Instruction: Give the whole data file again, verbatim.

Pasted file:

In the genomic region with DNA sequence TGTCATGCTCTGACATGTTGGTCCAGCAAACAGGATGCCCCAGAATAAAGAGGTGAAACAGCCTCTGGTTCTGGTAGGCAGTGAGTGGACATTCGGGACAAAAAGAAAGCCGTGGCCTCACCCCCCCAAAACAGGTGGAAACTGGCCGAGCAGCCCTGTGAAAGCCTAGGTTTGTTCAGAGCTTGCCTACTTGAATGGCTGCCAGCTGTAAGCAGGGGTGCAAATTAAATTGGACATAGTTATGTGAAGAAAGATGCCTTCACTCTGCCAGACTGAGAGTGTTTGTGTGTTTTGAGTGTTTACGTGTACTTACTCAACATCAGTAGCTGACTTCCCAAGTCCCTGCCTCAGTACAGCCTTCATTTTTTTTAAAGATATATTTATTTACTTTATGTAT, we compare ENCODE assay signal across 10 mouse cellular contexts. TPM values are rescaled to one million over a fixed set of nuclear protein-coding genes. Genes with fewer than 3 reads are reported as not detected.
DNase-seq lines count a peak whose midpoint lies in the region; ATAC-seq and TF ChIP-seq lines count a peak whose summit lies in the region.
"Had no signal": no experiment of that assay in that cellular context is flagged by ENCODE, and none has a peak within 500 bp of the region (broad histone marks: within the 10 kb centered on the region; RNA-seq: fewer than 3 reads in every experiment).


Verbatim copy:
In the genomic region with DNA sequence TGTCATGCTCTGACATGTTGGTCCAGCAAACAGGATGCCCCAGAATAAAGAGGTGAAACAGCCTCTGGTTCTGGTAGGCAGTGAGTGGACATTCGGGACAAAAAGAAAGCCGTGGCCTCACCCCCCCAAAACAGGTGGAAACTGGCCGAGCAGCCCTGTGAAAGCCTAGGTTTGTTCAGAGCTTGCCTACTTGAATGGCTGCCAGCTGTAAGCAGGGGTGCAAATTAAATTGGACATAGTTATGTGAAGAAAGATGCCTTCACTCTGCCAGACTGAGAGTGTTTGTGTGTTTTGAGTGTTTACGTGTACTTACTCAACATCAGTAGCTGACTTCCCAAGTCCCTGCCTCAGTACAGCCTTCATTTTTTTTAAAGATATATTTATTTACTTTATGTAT, we compare ENCODE assay signal across 10 mouse cellular contexts. TPM values are rescaled to one million over a fixed set of nuclear protein-coding genes. Genes with fewer than 3 reads are reported as not detected.
DNase-seq lines count a peak whose midpoint lies in the region; ATAC-seq and TF ChIP-seq lines count a peak whose summit lies in the region.
"Had no signal": no experiment of that assay in that cellular context is flagged by ENCODE, and none has a peak within 500 bp of the region (broad histone marks: within the 10 kb centered on the region; RNA-seq: fewer than 3 reads in every experiment).